Spend any time in a class full of students who aren't doing well in school, and it's pretty obvious one of the biggest problems is that they don't like school. And a lot of them are way behind. The 9th graders at Western with the lowest test scores all take a special English class first semester called "Strategic Reading." Some of them are still reading at a 3rd grade level. As class begins, their teacher, Laura York, stands at the door.
"All right guys, sit down," she says. "Travis, find your seat please. RJ, Will, please don't throw things, OK?"
There's a lot to do today. First, a quick writing exercise, then a grammar lesson, next, discussion of the book they've been reading aloud in class, Harper Lee's To Kill a Mockingbird.
The conversation begins but the class never really settles. The students are up and down, sharpening pencils, tossing paper, tapping their fingers against the desks. And even in this rambunctious crowd, one student stands out: Ryan Justin McLaughlin. Everyone calls him RJ. He's the class clown: tall, lanky, constantly moving. RJ sports a big smile when he's joking around, a tight jaw when he's frustrated. He just moved to Greensboro from Texas, and like all the kids in this class, RJ came to high school with low test scores and bad grades.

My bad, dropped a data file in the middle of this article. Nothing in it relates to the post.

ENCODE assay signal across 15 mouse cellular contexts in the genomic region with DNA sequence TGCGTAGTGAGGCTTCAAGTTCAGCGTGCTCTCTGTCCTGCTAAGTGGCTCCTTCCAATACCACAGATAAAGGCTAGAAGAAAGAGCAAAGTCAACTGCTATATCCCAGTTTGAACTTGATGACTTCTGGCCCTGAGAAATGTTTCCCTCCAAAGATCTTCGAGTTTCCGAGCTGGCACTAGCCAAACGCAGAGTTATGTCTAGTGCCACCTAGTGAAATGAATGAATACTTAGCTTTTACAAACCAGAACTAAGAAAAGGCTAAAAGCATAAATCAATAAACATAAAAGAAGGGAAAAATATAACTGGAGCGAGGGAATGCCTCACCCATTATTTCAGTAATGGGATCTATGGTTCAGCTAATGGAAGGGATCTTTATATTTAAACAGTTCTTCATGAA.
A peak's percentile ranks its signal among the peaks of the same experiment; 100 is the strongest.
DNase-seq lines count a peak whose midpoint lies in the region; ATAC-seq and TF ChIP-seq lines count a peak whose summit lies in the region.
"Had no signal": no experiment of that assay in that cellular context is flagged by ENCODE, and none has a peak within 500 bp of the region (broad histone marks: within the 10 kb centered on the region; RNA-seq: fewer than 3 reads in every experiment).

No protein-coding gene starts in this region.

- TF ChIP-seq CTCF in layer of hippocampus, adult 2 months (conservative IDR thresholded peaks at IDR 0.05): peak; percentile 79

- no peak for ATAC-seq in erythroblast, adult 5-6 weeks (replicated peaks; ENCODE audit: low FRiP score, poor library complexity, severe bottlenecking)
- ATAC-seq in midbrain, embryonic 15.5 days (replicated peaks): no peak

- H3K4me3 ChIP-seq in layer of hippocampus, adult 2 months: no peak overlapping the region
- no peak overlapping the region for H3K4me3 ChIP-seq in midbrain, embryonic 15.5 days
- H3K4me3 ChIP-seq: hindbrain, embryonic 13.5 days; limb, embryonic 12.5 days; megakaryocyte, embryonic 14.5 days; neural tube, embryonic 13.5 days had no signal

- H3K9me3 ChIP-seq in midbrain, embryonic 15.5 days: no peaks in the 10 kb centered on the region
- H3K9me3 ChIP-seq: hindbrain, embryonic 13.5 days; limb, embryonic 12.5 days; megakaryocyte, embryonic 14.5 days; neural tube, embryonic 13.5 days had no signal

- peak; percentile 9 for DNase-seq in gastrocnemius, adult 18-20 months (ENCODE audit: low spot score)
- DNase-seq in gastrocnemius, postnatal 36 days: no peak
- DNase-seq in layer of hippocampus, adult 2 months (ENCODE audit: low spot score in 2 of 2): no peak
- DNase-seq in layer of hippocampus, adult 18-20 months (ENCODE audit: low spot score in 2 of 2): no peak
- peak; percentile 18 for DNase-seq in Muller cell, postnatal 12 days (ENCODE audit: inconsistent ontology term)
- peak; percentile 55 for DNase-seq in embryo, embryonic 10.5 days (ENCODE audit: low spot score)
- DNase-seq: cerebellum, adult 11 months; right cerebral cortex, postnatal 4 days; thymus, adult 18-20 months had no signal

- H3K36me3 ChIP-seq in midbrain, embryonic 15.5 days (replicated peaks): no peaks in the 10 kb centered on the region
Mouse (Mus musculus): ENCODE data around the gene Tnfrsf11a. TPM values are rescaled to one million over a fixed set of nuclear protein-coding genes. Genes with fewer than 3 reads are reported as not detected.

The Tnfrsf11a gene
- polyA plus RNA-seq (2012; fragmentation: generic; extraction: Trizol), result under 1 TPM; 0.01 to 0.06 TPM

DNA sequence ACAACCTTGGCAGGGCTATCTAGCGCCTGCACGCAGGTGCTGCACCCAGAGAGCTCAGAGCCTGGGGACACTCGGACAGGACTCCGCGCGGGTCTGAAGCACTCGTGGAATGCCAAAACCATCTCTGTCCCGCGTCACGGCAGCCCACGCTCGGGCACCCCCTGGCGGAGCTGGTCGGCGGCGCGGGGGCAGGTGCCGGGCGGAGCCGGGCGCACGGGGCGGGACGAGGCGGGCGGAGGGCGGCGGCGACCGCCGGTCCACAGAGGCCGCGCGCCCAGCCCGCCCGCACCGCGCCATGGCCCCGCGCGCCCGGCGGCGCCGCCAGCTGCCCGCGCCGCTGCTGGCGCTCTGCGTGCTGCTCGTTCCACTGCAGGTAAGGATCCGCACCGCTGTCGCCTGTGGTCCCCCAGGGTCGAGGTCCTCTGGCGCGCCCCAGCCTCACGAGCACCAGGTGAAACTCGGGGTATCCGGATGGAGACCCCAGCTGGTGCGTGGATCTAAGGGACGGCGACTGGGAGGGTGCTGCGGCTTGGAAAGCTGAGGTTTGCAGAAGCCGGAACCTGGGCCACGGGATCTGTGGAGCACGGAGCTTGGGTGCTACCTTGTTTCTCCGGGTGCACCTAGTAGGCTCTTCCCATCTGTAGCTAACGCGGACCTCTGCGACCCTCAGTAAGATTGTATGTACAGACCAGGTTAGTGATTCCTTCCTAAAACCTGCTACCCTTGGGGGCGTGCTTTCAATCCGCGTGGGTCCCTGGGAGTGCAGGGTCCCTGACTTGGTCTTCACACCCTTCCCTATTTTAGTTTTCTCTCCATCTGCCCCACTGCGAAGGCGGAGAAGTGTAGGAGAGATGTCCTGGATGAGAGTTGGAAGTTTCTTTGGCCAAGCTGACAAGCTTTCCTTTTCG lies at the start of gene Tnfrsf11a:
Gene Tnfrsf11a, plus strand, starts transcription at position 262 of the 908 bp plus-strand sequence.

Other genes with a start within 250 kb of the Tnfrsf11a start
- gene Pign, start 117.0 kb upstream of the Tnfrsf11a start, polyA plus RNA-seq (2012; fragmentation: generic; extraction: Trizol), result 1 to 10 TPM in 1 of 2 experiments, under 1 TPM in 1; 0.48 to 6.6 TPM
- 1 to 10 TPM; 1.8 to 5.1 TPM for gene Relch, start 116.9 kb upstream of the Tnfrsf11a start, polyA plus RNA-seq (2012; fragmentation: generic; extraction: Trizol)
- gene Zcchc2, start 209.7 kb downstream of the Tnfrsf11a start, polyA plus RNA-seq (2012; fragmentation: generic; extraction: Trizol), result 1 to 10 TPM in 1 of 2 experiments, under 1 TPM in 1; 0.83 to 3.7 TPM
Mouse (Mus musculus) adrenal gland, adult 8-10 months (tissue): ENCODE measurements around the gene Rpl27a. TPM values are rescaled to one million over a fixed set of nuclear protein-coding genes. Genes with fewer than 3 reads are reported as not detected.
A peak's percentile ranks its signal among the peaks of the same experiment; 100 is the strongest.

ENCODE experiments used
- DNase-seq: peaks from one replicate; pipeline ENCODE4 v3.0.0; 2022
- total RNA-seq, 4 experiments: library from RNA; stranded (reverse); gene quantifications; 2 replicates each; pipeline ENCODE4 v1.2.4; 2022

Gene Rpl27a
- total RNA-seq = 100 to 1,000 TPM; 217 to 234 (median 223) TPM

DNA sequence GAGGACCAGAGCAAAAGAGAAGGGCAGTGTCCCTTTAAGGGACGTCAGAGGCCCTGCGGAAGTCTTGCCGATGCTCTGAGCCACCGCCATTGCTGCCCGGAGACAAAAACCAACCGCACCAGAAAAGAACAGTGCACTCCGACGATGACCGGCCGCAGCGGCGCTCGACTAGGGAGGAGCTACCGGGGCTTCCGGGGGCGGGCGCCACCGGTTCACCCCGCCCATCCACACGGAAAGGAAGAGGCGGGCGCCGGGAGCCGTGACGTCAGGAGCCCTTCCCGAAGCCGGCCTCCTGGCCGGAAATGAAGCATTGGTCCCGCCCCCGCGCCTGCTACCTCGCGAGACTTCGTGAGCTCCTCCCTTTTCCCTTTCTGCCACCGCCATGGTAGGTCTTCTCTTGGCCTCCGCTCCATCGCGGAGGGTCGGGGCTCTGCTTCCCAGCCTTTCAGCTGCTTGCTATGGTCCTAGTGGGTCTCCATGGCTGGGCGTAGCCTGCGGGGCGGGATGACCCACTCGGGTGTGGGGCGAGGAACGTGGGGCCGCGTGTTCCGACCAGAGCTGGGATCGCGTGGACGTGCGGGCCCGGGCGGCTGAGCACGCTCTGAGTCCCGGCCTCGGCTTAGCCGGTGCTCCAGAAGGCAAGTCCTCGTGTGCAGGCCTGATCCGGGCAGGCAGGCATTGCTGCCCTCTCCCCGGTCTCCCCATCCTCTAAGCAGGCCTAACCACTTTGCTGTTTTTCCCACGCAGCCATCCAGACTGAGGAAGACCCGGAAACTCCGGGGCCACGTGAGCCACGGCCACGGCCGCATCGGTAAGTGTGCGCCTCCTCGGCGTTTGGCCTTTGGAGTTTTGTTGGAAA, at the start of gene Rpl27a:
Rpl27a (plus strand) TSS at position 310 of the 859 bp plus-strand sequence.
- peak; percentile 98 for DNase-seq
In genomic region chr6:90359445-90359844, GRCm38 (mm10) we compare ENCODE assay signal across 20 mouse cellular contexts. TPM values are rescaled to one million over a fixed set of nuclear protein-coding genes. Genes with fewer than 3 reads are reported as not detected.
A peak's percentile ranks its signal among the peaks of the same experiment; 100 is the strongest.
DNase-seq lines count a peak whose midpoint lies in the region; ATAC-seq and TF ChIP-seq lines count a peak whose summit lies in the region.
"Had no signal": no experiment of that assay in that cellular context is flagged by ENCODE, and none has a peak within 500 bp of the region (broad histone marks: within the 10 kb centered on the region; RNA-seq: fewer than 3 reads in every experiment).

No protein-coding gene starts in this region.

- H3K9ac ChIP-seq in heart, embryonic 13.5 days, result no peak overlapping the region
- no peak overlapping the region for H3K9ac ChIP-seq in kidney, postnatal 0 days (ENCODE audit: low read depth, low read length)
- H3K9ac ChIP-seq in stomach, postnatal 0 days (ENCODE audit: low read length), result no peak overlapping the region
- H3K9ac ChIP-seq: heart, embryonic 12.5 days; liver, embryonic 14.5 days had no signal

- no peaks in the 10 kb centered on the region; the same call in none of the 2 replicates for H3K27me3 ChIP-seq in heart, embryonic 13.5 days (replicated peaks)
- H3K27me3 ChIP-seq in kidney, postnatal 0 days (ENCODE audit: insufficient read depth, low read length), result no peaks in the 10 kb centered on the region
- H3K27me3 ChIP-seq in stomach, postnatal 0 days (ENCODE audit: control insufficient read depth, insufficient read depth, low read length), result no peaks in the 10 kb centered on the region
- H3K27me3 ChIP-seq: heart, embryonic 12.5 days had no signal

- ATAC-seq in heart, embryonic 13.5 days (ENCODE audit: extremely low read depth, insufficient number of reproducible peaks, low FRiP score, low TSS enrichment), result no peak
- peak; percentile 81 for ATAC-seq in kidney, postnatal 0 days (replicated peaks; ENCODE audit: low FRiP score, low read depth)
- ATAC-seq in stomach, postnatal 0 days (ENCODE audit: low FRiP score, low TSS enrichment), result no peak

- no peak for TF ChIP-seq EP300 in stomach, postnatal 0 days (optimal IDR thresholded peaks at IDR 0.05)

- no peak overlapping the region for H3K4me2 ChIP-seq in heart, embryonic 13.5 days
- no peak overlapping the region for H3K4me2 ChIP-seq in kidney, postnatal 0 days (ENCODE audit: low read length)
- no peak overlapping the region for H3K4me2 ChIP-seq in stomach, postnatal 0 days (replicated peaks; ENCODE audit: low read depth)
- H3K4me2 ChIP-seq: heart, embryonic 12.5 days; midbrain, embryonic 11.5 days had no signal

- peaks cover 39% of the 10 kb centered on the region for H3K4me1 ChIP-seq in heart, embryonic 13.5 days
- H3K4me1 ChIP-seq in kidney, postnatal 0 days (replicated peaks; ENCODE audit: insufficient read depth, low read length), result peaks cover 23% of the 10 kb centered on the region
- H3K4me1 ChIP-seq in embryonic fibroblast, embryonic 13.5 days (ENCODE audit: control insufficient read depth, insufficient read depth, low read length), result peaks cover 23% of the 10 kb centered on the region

"I'm tired of coming to school every single day," RJ says. "Some of these teachers get on my nerves. And it's not always the teacher's fault. Sometimes it's my fault. But some of these teachers do be trippin."
But even though RJ would rather not be in school all day long, he's still interested sometimes in what's happening in class. When the teacher brings up the Scottsboro trials during discussion of To Kill A Mockingbird, RJ has questions. He wants to know if the nine black teenagers accused of rape in the 1930s each had their own lawyer.
"That's a really good question," the teacher responds. "We don't know if they had the money, it's expensive to have a lawyer."
"That's what I'm sayin," says RJ. "I mean if you can't afford a lawyer, they'll give you one."
"Right," says the teacher. "I don't know if they each had one, but that's good thinking RJ. Good thinking," she says.
RJ nods. It feels good to do well. But soon he tunes out again, distracted, joking with his peers. He says he has a short attention span.